2. Children imagine terrible things endogenously.
They don’t need outside media input: children seem universally terrified by the idea of parental abandonment for example, and no one taught babies to cry out of loneliness at night. If anything, stories with reassuring endings might have a healing function rather than a terrorising one. Also, how good are we, really, at predicting what our children are going to find scary? It’s impossible to reimagine any children’s show as horror, even The Magic School Bus.
3. Once we get to a certain age, we know when we’re being (over)protected from the harsh realities of life.
Drawing on my own childhood experience, I was sent to bed to read every night after dinner, so I never viewed TV that was meant for an adult audience. I don’t begrudge this — I was allowed to read in bed until much later, and this did wonders for my imaginative life. But it also meant that the few times I caught a glimpse of adult TV, those scenes became memorable for their rarity.
One Saturday night I must have been up later than usual and I caught the beginning of a horror film before being sent up to bed. The film was probably a terrible 1980s B-grade thing, and I have no idea what it might have been called; I only remember the horrific scene of a child being locked inside a wooden chest in his grandmother’s attic, then etching a cry for help into the wood with his fingernails. That must’ve been the scene that alerted my mother to the inappropriate content, and I was sent to bed at that point, protestations ignored.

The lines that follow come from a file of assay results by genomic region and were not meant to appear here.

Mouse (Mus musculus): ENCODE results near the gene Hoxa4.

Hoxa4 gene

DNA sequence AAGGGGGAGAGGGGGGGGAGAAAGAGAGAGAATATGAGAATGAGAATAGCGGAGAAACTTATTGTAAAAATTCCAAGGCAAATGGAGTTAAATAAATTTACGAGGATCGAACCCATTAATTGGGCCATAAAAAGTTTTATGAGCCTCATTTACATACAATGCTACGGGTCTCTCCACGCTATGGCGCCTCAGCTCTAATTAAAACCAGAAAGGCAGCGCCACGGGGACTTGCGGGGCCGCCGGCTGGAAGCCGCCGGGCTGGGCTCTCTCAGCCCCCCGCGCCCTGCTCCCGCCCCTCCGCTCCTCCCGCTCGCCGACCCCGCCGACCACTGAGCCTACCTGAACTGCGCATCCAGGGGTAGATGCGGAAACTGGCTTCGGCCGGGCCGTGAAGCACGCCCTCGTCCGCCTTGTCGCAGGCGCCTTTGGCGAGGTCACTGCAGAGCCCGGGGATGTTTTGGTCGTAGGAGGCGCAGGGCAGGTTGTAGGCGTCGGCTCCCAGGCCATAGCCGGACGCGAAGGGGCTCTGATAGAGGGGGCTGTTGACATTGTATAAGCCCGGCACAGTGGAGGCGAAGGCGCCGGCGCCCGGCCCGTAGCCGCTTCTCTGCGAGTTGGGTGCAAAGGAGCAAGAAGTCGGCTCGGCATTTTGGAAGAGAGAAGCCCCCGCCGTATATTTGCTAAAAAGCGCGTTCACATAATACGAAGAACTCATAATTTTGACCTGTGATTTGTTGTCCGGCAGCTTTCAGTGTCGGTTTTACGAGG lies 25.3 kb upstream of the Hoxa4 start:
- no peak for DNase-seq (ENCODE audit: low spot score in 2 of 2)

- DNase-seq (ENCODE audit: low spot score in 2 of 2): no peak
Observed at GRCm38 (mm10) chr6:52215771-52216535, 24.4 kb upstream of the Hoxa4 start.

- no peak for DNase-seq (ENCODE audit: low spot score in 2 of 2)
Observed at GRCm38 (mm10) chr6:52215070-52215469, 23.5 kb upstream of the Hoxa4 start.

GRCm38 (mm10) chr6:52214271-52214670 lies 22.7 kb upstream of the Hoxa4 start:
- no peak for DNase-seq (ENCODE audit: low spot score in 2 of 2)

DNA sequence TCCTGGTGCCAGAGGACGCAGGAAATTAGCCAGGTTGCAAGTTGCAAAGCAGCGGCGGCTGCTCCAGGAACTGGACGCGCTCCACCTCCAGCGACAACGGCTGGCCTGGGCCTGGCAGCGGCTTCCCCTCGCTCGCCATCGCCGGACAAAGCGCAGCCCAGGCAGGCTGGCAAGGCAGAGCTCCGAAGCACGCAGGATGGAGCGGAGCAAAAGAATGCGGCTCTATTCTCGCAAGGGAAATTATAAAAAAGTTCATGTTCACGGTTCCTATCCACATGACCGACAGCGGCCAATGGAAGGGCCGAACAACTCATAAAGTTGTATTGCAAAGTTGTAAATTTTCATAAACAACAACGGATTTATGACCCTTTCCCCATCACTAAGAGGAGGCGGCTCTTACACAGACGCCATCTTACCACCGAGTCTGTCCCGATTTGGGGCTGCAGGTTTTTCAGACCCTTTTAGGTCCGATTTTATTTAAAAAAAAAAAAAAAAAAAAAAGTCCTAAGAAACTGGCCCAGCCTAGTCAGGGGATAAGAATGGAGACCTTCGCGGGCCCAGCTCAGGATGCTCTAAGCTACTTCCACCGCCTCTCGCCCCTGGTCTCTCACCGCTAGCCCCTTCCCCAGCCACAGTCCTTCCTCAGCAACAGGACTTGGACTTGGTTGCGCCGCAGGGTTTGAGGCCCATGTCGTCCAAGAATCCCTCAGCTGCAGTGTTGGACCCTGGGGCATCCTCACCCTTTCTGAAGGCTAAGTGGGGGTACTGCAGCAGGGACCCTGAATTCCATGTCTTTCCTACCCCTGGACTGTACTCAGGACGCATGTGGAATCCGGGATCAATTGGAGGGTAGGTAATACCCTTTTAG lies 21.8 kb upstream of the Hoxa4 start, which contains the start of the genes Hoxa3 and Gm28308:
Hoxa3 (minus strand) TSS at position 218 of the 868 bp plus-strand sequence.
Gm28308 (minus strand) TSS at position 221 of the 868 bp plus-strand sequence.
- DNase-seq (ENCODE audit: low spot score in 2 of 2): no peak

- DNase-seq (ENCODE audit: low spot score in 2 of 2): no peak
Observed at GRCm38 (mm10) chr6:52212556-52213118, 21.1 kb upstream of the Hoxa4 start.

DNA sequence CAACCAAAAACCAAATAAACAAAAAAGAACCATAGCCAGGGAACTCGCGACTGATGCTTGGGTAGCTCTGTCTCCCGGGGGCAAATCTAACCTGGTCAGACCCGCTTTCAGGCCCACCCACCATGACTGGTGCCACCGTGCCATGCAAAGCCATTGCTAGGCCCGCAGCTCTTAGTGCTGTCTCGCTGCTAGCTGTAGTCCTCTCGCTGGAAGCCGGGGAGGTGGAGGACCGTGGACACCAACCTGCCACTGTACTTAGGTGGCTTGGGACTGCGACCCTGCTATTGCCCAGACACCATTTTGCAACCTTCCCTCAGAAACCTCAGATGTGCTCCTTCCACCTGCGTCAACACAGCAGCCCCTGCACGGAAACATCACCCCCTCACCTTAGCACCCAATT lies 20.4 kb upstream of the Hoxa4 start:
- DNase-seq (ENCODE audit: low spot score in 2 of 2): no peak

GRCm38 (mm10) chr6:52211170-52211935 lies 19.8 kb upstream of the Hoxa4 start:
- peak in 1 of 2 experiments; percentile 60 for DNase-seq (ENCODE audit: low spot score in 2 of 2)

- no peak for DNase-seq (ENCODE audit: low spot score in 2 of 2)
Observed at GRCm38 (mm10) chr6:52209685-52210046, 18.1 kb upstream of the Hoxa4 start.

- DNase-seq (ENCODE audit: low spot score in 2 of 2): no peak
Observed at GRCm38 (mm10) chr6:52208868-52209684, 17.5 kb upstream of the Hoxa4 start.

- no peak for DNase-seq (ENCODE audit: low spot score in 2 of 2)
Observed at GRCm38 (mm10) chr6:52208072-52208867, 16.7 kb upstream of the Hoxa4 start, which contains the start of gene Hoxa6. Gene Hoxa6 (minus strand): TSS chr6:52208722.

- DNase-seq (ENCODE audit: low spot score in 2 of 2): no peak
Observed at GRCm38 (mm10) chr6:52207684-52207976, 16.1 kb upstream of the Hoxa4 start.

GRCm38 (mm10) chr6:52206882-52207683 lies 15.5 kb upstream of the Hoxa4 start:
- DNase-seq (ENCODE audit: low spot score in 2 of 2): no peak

Had I watched the movie to its conclusion, it’s likely I’d have been disappointed, because no film lives up to a child’s imaginative world. Instead, I concocted my own events, and even managed to terrorise my younger cousin with that made-up story, because we shared a bedroom over the Christmas holidays and that scene formed the basis of my ghost stories. My cousin still remembers those stories. (I remember those evenings for a different kind of disappointment: Lisa had always fallen asleep before I got to the really scary part.)
So this point is related to my second point: the imaginings of children out-colour much of the media content out there, and certainly out-colours the scariest of the scary stories produced with a child audience in mind. All children are different in this regard, and parents are the best judge of their own children’s scariness-thresholds. But there’s a fine line between ‘protective’ and ‘over-protective’. Some commentators argue that some parents are going too far in an attempt to shield their children from anything less than peachy: